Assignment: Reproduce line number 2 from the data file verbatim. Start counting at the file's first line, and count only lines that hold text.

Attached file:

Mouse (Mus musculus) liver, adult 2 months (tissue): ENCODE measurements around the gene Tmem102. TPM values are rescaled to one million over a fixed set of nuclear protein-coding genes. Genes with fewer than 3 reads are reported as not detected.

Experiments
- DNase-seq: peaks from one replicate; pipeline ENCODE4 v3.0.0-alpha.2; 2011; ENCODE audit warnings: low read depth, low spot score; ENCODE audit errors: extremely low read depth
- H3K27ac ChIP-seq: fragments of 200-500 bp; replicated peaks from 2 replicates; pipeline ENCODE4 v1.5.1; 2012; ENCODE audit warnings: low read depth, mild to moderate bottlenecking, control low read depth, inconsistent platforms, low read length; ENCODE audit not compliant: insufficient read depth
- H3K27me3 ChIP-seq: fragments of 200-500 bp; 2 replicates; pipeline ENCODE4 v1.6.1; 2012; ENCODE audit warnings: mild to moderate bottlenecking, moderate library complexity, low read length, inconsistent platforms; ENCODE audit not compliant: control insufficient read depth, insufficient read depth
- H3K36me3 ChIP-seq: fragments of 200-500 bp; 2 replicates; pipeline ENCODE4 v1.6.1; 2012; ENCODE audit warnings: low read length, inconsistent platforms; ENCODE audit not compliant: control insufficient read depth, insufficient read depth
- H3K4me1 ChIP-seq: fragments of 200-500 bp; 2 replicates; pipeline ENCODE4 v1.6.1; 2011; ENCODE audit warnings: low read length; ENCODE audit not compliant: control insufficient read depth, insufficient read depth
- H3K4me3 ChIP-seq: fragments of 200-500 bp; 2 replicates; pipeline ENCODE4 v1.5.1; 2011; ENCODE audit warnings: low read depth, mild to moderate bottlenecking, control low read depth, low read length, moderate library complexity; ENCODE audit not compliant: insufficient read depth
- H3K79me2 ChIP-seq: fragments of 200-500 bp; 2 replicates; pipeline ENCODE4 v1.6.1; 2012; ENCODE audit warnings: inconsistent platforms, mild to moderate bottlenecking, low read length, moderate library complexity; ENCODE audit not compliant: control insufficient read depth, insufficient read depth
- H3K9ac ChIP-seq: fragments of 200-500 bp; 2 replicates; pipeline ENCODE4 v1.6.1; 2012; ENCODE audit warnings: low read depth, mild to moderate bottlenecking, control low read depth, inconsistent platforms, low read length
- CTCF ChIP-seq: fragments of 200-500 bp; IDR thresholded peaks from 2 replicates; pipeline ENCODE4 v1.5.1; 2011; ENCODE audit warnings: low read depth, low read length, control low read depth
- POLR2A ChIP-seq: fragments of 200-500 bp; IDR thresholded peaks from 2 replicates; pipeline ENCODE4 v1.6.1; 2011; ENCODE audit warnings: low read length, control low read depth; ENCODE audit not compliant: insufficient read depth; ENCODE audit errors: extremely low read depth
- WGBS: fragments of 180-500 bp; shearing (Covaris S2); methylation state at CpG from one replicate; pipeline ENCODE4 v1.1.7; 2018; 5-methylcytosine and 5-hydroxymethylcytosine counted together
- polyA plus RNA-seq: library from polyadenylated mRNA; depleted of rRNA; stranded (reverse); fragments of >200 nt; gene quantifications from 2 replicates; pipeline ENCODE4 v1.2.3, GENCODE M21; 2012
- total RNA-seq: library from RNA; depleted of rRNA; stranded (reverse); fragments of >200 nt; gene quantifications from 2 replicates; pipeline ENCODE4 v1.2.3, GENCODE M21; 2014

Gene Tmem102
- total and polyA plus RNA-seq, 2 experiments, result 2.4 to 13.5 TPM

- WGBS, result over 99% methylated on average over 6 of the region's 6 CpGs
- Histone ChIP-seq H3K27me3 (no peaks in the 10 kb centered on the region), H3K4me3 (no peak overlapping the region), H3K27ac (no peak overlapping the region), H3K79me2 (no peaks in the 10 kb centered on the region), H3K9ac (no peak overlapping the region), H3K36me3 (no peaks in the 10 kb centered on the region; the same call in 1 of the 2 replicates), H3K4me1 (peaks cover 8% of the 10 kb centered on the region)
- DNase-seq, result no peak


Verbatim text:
Experiments